Lnp to RN

  1. 0
    I am about to start LPN at Tenn Tech in May and I am extemely excited. I have about 36 college credits but I havent been to school in ages. I am now starting over at 45. EEEK I am hoping that I will get my license and my goal is to then continue on to receive my RN. I am trying to do research now but it seems a bit confusing to me. It seems the fast track is still the same amount of credits and time needed? 65 and 2 years??? Does receiving your LNP make it easier to get into an RN course and are some schools easier than others? I am in the Jackson TN area.
    for your thoughts!

    Get the hottest topics every week!

    Subscribe to our free Nursing Insights newsletter.

  2. 7 Comments...

  3. 1
    First of all Congrats! My mother-in-law just graduated from Jackson's LPN to RN program. It was hard for her, she had to repeat a class or two but she is happy to have her RN license (just got it a like a month or two ago) and is working at Jackson Madison County General.

    I am currently in the BSN program at UTM almost finished with my junior year of the program which means I have one more to go.

    I don't have experience with your direct situation but basically an LPN program is 1 year and a straight ADSN program is 2 years. The benefit of getting your LPN first is you are able to work after just 1 year so you can make money and also they get more clinical experience.

    Getting your LPN first wouldn't make it easier to get into an RN course if you are going to bridge in the LPN-RN class as everyone else trying to get in has the same qualifications as you. If you are wanting to get your LPN and then start a ADSN or BSN program then you might have a leg up. We currently have 1 girl in my BSN class who already is an LPN and she is doing well.
    Last edit by Gauge on Mar 23, '09
    pupsnpaws likes this.
  4. 1
    There are people who go into an LPN to RN bridge program to avoid competing with everyone in the traditional program. One can sometimes save lots of time and possible disappointment. No lotteries, no rejections, no waitlists. The specific situation would be different with each program.
    pupsnpaws likes this.
  5. 0
    Quote from caliotter3
    There are people who go into an LPN to RN bridge program to avoid competing with everyone in the traditional program. One can sometimes save lots of time and possible disappointment. No lotteries, no rejections, no waitlists. The specific situation would be different with each program.

    Not sure what program you are referring to? That sounds too easy, and I would be weary of that type of school. I am an LPN and had to do the exact same thing as the rest of the applicants. I even had to take an NCLEX style test to even be considered. I am going up against many others for about 10 spots or less. So...competive? yes...rejections..yes...waitlist...yes...lotteries ...what is that? The advantages are that I will go 3 semesters instead of 4 and I have experience. I have already gone to school for one year for LPN, but I still will have to maintain to stay in the program, so the stresses are the same for us as well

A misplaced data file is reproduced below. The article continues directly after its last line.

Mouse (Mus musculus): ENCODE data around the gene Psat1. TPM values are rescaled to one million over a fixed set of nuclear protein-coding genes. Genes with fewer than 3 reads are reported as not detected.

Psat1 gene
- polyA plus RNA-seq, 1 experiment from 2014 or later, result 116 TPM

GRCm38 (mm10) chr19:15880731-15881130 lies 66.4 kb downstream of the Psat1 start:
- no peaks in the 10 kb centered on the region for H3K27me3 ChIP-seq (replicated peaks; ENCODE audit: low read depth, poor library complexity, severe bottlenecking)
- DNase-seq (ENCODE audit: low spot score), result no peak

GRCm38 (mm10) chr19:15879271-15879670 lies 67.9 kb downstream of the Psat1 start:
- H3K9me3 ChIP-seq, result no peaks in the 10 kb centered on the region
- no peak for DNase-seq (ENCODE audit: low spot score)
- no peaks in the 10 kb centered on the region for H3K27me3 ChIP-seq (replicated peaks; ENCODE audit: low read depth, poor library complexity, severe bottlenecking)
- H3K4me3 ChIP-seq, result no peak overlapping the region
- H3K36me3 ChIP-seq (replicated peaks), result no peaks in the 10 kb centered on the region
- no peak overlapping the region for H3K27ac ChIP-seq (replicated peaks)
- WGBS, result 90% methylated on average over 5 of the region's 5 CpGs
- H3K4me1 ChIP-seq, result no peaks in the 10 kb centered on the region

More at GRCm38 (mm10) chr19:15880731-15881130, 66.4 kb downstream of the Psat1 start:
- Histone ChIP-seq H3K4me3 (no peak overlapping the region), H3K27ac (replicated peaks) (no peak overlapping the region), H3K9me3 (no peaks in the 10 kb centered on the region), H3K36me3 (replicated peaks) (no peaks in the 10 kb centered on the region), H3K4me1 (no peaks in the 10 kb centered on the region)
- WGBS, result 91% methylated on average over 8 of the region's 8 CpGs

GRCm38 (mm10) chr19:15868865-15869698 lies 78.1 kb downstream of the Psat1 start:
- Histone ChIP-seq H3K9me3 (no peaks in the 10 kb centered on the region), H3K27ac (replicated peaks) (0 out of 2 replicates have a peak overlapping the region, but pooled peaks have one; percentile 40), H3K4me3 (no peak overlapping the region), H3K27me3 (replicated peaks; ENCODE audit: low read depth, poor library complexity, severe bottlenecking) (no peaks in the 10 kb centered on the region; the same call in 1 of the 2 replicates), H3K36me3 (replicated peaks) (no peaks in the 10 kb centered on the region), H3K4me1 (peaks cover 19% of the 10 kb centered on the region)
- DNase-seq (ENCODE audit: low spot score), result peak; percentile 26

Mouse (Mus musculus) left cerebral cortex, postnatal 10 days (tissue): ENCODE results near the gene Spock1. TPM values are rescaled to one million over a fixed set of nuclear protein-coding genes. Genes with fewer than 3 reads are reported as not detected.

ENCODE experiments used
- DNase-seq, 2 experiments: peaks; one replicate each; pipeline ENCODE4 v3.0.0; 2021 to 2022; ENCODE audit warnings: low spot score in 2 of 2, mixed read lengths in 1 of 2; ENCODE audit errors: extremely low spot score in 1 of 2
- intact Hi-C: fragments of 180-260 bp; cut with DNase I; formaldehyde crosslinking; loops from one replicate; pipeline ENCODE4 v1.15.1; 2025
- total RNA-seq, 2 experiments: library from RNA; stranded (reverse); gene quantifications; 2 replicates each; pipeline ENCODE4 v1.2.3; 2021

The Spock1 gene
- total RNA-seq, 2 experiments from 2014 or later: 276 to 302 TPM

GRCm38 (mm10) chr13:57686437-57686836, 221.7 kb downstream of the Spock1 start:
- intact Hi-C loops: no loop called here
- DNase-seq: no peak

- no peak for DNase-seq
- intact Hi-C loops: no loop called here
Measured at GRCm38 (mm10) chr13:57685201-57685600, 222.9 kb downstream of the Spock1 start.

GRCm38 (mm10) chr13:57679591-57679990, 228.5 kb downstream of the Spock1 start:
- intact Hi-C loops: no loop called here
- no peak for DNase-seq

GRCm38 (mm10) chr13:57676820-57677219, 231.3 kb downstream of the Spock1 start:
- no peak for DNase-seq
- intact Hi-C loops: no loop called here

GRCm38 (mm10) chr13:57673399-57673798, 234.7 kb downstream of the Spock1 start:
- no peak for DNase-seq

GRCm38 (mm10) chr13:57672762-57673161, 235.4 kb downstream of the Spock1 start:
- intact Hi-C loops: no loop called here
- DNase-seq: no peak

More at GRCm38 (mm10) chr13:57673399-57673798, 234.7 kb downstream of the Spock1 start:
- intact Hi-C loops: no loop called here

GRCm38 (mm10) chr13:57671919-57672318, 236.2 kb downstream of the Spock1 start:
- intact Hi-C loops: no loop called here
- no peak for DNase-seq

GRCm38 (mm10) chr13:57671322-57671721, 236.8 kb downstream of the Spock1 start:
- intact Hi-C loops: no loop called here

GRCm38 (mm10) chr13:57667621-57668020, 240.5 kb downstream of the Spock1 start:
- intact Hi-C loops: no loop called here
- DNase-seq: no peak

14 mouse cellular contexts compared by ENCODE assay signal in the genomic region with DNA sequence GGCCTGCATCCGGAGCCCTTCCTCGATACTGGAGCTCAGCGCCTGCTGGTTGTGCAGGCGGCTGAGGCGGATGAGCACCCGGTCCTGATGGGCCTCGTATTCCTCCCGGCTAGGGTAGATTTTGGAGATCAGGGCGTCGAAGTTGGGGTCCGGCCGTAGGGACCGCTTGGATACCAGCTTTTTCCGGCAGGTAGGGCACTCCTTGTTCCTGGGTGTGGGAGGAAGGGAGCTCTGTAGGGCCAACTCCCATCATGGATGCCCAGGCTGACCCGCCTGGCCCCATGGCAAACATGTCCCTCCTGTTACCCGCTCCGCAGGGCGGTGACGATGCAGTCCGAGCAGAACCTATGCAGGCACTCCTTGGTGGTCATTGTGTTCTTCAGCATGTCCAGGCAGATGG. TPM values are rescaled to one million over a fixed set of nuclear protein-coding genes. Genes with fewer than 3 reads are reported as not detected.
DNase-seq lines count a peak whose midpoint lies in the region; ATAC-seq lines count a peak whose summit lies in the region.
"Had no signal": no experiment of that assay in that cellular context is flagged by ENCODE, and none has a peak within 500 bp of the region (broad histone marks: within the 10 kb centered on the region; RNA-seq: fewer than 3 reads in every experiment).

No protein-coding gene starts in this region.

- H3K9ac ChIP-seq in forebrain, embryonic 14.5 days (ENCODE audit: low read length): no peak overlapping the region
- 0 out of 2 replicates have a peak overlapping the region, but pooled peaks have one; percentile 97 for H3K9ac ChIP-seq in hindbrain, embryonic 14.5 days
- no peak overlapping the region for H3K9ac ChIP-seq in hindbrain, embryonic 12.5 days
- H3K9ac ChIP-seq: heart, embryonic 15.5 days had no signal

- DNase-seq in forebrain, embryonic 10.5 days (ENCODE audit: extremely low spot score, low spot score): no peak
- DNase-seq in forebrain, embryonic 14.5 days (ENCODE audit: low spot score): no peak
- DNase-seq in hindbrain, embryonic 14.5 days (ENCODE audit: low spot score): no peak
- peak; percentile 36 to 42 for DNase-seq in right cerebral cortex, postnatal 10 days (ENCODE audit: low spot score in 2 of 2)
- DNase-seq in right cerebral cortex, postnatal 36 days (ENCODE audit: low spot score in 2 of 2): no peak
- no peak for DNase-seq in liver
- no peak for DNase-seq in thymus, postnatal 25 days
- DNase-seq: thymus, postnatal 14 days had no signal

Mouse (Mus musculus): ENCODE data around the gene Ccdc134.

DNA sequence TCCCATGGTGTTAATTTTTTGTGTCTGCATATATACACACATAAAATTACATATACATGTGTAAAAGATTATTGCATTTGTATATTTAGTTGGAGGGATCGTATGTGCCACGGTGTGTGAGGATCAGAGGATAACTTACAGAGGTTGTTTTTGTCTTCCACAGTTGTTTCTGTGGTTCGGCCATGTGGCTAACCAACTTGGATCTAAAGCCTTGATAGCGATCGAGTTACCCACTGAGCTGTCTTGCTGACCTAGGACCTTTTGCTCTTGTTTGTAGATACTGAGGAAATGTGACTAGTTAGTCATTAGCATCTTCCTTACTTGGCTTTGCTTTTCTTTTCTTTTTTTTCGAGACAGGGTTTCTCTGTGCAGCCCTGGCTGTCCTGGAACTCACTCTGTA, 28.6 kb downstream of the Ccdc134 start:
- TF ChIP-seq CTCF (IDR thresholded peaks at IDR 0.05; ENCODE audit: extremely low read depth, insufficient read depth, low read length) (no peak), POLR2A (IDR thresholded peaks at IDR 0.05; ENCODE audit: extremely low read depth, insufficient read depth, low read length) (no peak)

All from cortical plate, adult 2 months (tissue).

6. 2
    Quote from caliotter3
    There are people who go into an LPN to RN bridge program to avoid competing with everyone in the traditional program. One can sometimes save lots of time and possible disappointment. No lotteries, no rejections, no waitlists. The specific situation would be different with each program.
    True,

    As an LPN-RN bridge applicant, you are NOT competing against the same group of people that are starting the program fresh. If approx half of the initial batch flunk out, there should be many openings for the LPN to slide in and take the place of the class dropout.

    ETSU in Johnson City told me that as a "bridger" I don't have to compete against the new program starters. Also, several other schools guarantee you a spot.

    Good luck all, I need to start my RN bridge pre-req and get going on my RN, sooner rather than later.
    jacquisosa and pupsnpaws like this.
  7. 0
    The same at Walter State. Because I am an LPN, I am able to be "bumped" so to speak because I have more experience. I have to complete two semesters and I am an RN. I am still required to meet the same requirements as an entry level nurse but they slip me into a separate group away from the traditional students. That is why a lot around here do this. So they can work to pay for RN and get in easier. I don't believe this makes the school any less. I tell employers where I am going and they are please with my choice in school.
  8. 0
    In the LPN-ADN program at Motlow, you have to have taken certain prerequisites (English, Psychology, Biology, A&P, etc.) and then you have to take a class in the summer that is all of the credits from the first year of the regular ADN program, consolidated into one class. After taking all of those, you only have one year left. But, it is true that if you look at the catalog, both the regular ADN program and the LPN-ADN program are 66 credit hours.
  9. 0
    Thank you so much and good luck to you!


Nursing Jobs in every specialty and state. Visit today and Create Job Alerts, Manage Your Resume, and Apply for Jobs.

A Big Thank You To Our Sponsors
Top